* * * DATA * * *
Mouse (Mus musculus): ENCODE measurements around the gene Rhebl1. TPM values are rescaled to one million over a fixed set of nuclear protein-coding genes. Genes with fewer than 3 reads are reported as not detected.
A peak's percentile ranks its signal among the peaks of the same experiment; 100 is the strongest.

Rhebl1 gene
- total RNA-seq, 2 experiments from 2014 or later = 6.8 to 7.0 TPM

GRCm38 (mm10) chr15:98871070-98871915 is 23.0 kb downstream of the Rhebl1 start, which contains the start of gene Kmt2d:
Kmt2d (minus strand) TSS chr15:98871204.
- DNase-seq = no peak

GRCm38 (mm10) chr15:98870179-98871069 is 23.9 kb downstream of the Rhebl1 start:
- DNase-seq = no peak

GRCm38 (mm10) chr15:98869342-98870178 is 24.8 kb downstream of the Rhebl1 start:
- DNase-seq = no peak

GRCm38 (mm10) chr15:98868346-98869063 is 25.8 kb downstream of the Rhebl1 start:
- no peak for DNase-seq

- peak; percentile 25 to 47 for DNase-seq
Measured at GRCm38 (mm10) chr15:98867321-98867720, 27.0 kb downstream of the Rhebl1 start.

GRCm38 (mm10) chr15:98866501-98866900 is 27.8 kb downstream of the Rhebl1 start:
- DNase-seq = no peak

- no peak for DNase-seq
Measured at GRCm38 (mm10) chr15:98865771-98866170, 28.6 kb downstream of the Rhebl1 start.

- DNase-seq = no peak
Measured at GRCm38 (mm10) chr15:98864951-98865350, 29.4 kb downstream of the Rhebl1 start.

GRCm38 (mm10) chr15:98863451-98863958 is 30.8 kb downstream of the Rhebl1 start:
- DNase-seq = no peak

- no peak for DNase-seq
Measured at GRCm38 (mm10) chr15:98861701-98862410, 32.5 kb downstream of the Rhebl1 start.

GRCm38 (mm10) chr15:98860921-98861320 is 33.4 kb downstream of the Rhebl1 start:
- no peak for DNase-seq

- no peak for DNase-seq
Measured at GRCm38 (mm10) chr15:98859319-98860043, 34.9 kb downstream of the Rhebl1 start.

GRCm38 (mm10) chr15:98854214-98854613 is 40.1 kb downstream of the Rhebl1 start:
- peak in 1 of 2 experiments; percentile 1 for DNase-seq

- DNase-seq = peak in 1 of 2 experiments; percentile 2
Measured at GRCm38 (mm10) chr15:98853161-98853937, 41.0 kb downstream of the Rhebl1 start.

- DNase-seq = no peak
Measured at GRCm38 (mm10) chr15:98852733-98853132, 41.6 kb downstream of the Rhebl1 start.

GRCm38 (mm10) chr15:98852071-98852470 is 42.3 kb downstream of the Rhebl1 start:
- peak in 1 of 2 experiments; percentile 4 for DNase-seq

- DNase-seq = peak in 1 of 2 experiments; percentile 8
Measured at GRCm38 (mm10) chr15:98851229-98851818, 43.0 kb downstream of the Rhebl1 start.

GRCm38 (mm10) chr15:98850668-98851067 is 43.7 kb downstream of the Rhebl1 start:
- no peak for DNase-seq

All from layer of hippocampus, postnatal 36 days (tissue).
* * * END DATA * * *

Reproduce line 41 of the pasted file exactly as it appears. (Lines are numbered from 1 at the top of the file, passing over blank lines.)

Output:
- no peak for DNase-seq